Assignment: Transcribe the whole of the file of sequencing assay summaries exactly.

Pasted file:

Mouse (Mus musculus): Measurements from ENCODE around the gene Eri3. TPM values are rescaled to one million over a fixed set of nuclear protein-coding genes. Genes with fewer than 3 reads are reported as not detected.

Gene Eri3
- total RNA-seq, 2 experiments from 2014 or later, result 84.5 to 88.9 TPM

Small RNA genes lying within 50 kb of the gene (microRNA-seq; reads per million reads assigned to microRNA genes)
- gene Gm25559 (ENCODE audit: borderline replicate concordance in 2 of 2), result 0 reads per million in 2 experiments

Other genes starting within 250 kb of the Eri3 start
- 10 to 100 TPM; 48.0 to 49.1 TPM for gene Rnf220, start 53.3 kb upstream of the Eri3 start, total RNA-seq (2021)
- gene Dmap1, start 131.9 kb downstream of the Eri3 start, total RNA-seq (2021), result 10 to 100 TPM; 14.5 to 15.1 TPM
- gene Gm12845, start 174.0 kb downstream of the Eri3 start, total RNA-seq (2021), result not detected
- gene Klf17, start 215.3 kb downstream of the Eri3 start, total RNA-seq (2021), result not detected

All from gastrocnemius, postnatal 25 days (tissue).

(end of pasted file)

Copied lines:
Mouse (Mus musculus): Measurements from ENCODE around the gene Eri3. TPM values are rescaled to one million over a fixed set of nuclear protein-coding genes. Genes with fewer than 3 reads are reported as not detected.

Gene Eri3
- total RNA-seq, 2 experiments from 2014 or later, result 84.5 to 88.9 TPM

Small RNA genes lying within 50 kb of the gene (microRNA-seq; reads per million reads assigned to microRNA genes)
- gene Gm25559 (ENCODE audit: borderline replicate concordance in 2 of 2), result 0 reads per million in 2 experiments

Other genes starting within 250 kb of the Eri3 start
- 10 to 100 TPM; 48.0 to 49.1 TPM for gene Rnf220, start 53.3 kb upstream of the Eri3 start, total RNA-seq (2021)
- gene Dmap1, start 131.9 kb downstream of the Eri3 start, total RNA-seq (2021), result 10 to 100 TPM; 14.5 to 15.1 TPM
- gene Gm12845, start 174.0 kb downstream of the Eri3 start, total RNA-seq (2021), result not detected
- gene Klf17, start 215.3 kb downstream of the Eri3 start, total RNA-seq (2021), result not detected

All from gastrocnemius, postnatal 25 days (tissue).